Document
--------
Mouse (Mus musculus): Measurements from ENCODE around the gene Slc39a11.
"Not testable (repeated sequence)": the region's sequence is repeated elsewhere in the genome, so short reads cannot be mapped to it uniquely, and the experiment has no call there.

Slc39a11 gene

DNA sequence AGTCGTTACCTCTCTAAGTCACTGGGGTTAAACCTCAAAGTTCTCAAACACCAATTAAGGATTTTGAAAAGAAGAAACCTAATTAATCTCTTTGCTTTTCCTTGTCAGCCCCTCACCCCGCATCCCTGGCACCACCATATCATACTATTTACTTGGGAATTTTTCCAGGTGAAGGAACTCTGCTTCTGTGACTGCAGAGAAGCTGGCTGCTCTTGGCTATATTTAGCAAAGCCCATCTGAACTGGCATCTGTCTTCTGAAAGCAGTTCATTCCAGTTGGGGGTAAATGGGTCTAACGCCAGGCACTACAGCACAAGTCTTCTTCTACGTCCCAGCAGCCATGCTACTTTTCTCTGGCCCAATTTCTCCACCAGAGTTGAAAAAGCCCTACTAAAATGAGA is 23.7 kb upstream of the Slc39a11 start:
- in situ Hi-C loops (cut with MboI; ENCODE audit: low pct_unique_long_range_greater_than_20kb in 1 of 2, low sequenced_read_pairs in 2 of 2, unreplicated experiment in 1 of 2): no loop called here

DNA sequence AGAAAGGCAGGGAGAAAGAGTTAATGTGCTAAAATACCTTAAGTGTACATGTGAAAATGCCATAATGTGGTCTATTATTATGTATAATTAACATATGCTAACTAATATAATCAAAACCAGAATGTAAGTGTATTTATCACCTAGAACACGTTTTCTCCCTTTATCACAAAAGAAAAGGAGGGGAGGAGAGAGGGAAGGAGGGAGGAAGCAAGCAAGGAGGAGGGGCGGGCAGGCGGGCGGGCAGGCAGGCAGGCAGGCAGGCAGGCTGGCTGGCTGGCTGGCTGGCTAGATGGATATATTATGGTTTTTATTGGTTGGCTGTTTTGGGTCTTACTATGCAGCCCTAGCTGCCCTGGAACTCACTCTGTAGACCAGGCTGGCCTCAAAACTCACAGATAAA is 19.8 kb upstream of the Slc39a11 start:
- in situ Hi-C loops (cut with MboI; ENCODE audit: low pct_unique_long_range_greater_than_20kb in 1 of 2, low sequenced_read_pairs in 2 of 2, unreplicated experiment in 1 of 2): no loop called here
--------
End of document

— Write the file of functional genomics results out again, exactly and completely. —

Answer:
Mouse (Mus musculus): Measurements from ENCODE around the gene Slc39a11.
"Not testable (repeated sequence)": the region's sequence is repeated elsewhere in the genome, so short reads cannot be mapped to it uniquely, and the experiment has no call there.

Slc39a11 gene

DNA sequence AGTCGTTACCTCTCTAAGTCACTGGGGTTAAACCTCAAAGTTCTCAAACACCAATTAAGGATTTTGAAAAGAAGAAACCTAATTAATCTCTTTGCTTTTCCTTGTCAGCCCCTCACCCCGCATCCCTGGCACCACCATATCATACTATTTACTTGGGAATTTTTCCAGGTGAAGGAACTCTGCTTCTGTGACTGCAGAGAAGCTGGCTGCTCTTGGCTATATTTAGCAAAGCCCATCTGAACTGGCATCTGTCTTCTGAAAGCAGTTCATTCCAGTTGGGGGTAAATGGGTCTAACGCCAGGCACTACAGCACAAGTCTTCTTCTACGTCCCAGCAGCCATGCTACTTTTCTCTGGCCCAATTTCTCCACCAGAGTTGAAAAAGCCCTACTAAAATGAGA is 23.7 kb upstream of the Slc39a11 start:
- in situ Hi-C loops (cut with MboI; ENCODE audit: low pct_unique_long_range_greater_than_20kb in 1 of 2, low sequenced_read_pairs in 2 of 2, unreplicated experiment in 1 of 2): no loop called here

DNA sequence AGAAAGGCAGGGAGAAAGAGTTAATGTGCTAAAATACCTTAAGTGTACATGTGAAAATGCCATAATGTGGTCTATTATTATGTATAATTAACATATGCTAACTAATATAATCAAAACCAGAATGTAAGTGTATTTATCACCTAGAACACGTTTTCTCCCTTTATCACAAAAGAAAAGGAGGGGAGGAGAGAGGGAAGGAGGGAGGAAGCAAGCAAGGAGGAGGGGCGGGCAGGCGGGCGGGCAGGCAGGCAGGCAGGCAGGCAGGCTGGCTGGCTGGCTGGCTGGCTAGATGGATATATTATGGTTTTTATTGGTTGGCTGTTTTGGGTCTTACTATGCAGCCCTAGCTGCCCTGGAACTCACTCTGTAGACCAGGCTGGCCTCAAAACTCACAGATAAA is 19.8 kb upstream of the Slc39a11 start:
- in situ Hi-C loops (cut with MboI; ENCODE audit: low pct_unique_long_range_greater_than_20kb in 1 of 2, low sequenced_read_pairs in 2 of 2, unreplicated experiment in 1 of 2): no loop called here